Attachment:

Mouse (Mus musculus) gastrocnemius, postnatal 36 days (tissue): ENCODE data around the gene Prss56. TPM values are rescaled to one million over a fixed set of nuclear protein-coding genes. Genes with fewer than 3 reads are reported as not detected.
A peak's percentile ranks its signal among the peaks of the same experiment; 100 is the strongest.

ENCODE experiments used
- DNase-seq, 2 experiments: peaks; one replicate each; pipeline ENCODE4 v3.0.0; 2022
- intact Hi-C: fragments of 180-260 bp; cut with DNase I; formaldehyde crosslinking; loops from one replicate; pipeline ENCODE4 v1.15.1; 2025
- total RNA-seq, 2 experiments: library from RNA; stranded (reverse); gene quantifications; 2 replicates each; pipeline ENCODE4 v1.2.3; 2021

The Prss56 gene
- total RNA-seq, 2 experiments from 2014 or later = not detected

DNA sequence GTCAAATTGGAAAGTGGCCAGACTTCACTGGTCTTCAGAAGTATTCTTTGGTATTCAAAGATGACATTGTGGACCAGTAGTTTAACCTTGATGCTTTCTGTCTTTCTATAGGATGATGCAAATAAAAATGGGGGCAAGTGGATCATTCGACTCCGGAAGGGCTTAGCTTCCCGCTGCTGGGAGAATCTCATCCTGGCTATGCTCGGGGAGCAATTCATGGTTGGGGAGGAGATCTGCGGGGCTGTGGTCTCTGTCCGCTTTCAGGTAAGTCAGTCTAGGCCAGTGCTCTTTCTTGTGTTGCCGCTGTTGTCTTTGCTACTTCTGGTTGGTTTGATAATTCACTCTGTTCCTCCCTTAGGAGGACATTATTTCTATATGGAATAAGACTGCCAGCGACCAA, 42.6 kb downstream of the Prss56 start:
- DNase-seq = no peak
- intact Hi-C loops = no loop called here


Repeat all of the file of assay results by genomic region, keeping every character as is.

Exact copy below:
Mouse (Mus musculus) gastrocnemius, postnatal 36 days (tissue): ENCODE data around the gene Prss56. TPM values are rescaled to one million over a fixed set of nuclear protein-coding genes. Genes with fewer than 3 reads are reported as not detected.
A peak's percentile ranks its signal among the peaks of the same experiment; 100 is the strongest.

ENCODE experiments used
- DNase-seq, 2 experiments: peaks; one replicate each; pipeline ENCODE4 v3.0.0; 2022
- intact Hi-C: fragments of 180-260 bp; cut with DNase I; formaldehyde crosslinking; loops from one replicate; pipeline ENCODE4 v1.15.1; 2025
- total RNA-seq, 2 experiments: library from RNA; stranded (reverse); gene quantifications; 2 replicates each; pipeline ENCODE4 v1.2.3; 2021

The Prss56 gene
- total RNA-seq, 2 experiments from 2014 or later = not detected

DNA sequence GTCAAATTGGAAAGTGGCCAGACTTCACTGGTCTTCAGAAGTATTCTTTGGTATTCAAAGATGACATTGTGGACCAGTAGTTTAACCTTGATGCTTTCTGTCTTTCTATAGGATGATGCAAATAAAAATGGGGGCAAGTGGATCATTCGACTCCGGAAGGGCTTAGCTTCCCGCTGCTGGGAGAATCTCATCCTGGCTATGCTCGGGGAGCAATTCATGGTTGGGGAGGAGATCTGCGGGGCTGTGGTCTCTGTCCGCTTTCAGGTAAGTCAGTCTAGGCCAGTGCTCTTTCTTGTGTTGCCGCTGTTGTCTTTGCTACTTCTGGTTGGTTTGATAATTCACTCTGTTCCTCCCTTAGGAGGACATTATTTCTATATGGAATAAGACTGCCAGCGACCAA, 42.6 kb downstream of the Prss56 start:
- DNase-seq = no peak
- intact Hi-C loops = no loop called here